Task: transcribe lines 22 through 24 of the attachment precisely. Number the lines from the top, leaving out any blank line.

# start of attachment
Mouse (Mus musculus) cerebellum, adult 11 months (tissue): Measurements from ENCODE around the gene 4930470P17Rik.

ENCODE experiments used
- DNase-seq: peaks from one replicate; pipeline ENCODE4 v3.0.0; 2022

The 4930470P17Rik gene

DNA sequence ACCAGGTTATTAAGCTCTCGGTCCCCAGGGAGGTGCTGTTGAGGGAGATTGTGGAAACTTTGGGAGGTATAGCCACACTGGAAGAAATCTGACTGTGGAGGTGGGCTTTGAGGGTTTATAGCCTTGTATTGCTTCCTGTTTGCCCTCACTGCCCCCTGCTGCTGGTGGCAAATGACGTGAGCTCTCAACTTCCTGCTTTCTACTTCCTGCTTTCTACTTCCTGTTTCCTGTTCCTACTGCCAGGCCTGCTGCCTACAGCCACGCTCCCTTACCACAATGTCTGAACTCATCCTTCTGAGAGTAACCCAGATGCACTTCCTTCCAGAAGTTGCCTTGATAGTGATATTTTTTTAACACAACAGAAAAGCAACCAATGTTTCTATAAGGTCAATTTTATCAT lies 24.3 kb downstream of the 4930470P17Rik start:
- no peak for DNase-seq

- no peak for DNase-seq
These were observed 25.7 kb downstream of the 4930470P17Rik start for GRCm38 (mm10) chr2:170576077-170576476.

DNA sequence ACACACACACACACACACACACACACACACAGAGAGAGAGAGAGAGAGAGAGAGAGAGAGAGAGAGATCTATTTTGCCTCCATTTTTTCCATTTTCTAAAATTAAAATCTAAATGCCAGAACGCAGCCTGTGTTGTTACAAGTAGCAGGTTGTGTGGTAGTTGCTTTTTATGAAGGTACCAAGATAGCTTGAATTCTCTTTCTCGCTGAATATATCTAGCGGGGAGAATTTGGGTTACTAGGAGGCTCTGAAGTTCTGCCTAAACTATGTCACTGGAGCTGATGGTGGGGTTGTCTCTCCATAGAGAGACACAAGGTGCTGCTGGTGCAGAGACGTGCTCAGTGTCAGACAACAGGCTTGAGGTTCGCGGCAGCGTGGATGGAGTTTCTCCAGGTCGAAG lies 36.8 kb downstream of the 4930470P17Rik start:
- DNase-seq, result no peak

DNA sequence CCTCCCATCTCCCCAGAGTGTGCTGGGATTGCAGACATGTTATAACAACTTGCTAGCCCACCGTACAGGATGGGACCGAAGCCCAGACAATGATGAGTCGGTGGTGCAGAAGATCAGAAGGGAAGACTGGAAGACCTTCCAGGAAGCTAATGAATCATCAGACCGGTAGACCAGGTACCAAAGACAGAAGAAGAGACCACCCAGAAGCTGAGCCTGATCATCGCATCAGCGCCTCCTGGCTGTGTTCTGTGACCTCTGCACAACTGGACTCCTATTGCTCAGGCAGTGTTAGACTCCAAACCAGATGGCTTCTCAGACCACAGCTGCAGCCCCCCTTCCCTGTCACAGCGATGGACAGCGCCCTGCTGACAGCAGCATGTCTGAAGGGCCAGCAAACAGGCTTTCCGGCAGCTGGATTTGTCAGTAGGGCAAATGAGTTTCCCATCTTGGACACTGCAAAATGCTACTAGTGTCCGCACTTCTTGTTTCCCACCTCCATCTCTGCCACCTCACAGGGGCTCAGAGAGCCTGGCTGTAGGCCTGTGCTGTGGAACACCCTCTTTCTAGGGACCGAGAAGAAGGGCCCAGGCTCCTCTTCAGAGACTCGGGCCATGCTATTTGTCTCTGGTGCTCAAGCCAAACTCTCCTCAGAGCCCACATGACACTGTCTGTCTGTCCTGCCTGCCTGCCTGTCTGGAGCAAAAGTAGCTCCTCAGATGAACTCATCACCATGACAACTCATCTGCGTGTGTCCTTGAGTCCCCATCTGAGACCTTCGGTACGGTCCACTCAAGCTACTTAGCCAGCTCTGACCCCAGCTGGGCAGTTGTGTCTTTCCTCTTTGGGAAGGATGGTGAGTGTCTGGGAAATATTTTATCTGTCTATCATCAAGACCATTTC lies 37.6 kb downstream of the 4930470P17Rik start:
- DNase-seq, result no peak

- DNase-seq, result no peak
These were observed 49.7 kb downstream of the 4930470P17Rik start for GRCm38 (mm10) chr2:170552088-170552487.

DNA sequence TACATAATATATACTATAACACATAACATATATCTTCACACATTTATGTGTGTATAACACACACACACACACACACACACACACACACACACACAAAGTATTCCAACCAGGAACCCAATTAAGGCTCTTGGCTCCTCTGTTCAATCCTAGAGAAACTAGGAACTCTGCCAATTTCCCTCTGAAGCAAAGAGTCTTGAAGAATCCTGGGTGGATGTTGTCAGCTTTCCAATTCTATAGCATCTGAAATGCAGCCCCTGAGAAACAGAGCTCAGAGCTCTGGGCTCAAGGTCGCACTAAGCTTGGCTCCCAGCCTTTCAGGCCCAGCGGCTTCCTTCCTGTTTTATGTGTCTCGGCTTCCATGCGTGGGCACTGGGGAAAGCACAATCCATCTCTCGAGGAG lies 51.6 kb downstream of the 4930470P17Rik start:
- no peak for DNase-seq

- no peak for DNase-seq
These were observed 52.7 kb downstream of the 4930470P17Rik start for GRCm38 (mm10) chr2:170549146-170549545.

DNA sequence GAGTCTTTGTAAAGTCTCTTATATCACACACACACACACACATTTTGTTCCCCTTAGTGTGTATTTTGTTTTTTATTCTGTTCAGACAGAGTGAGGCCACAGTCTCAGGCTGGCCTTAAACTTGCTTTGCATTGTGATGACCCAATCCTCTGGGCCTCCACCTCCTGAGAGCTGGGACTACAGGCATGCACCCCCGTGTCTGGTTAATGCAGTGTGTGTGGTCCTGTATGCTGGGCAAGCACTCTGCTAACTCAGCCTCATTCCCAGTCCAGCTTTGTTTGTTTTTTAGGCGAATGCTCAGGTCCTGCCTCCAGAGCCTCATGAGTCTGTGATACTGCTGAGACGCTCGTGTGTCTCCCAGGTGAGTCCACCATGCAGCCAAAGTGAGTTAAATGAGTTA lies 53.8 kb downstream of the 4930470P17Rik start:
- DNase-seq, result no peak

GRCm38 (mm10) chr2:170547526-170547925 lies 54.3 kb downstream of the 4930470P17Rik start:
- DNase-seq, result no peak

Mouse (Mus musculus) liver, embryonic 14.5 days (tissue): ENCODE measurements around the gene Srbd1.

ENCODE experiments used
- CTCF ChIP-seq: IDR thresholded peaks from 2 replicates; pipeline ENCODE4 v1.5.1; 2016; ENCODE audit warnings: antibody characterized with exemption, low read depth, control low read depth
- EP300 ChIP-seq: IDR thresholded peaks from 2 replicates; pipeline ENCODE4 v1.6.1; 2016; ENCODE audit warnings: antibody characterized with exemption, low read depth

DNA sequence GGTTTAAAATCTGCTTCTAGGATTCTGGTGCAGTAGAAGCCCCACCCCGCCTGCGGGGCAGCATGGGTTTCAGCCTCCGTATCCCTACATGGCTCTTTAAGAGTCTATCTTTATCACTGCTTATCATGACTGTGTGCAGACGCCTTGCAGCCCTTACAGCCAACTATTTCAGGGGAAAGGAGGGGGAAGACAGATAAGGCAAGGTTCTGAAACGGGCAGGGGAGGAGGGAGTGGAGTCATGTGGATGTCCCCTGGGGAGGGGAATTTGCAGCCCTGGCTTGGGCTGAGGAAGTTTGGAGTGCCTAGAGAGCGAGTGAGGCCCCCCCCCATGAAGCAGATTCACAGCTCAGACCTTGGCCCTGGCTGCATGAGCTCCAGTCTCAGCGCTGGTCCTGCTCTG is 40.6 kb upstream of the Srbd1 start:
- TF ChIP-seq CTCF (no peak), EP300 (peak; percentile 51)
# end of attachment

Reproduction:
- DNase-seq, result no peak

Mouse (Mus musculus) liver, embryonic 14.5 days (tissue): ENCODE measurements around the gene Srbd1.

ENCODE experiments used